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Posted October 5, 2012

Illegal Claims on Weight Loss, Immune System Dietary Supplements, and Few Backed by Clinical Data

On October 3, 2012, the U.S. Department of Health and Human Services issued a report warning that dozens of weight loss and immune system supplements have illegal claims of curing or treating disease on their labels and/or lack the scientific evidence to support such label claims.

The investigation found 20% of the 127 weight loss and immune system supplements purchased online and in retail stores made illegal label claims. Additionally, nine supplements lacked the FDA disclaimer required on supplement labels that with structure/function claims.

Supplement manufacturers are limited as to what kinds of statements they can put on a label and in advertising. Disease claims - statements that imply a dietary product can prevent, treat, mitigate cure or diagnose any disease - are illegal, although specific health claims are permitted for certain ingredients, such as “Adequate calcium throughout life, as part of a well-balanced diet, may reduce the risk of osteoporosis.”

Manufacturers can make statements called structure/function claims, which describe the role of a dietary supplement in the structure and function of human bodies. An example of an acceptable structure/function claim given in the report is the statement “supports immunity.” If mention of a disease were to be added to the statement, such as “boosts the immune system against cold and flu,” this would then become an illegal disease claim.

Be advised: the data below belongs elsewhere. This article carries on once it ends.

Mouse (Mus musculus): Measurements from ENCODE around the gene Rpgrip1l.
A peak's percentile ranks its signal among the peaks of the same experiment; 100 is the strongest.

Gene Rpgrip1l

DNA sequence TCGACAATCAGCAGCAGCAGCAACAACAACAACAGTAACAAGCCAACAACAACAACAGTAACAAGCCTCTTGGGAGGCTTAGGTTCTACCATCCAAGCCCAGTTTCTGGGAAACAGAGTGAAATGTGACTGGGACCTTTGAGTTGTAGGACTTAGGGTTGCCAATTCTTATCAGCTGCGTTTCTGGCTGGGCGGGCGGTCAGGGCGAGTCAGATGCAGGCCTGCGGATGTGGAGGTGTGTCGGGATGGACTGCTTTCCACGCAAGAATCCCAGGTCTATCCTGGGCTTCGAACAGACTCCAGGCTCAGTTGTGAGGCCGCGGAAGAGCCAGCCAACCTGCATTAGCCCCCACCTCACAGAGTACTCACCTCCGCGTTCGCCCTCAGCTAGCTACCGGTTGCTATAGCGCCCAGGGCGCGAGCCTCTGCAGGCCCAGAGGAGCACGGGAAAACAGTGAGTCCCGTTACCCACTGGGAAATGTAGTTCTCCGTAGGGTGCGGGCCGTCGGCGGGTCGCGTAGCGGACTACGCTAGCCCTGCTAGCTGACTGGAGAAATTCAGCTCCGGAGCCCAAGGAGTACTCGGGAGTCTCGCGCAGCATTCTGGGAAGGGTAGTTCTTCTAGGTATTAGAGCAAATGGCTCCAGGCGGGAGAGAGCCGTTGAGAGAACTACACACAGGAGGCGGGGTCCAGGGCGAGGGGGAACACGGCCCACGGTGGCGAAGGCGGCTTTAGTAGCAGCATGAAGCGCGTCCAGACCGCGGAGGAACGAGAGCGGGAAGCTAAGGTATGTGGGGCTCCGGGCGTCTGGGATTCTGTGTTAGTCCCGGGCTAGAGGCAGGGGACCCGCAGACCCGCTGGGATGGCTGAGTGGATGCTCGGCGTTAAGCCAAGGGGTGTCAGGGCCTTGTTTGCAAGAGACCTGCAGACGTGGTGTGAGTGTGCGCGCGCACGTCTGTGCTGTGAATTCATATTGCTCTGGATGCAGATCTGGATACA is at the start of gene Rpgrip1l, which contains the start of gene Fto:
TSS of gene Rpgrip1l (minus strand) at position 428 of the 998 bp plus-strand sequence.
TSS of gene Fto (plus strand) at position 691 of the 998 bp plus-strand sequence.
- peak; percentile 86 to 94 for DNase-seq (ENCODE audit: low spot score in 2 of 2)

If a manufacturer does make a structure/function claim, they are required to notify the FDA in a Notification Letter within thirty days of marketing the product. They are also required to maintain documents of scientific support for the claim, although they do not have to submit this with their notification. Dietary supplement labels with a structure/function claim are also required to have a disclaimer that lets consumers know the statement has not been evaluated by the FDA.

The Department of Human Health’s report found that the products examined had a median of 3 structure/function claims each. However, out of the 127 supplements, only 21 had structure/function claim Notification Letters on file, and 17 of these letters were lacking required information.

When manufacturers were asked as part of the investigation to submit their documents citing scientific support for their claims, most of the evidence was not from human studies (recommended by FDA guidelines). Moreover, of the 34 percent of scientific documentation that was from human studies, none met all of the FDA’s recommendations for competent and reliable evidence. “Overall,” the report states, “substantiation documents for the sampled supplements were inconsistent with FDA guidance on competent and reliable information.”

As part of its product testing and reviews, checks labels to make sure they comply with FDA guidelines, and published label claim violations in its reports.

To read the complete report from the Department of Human Services, use the link below.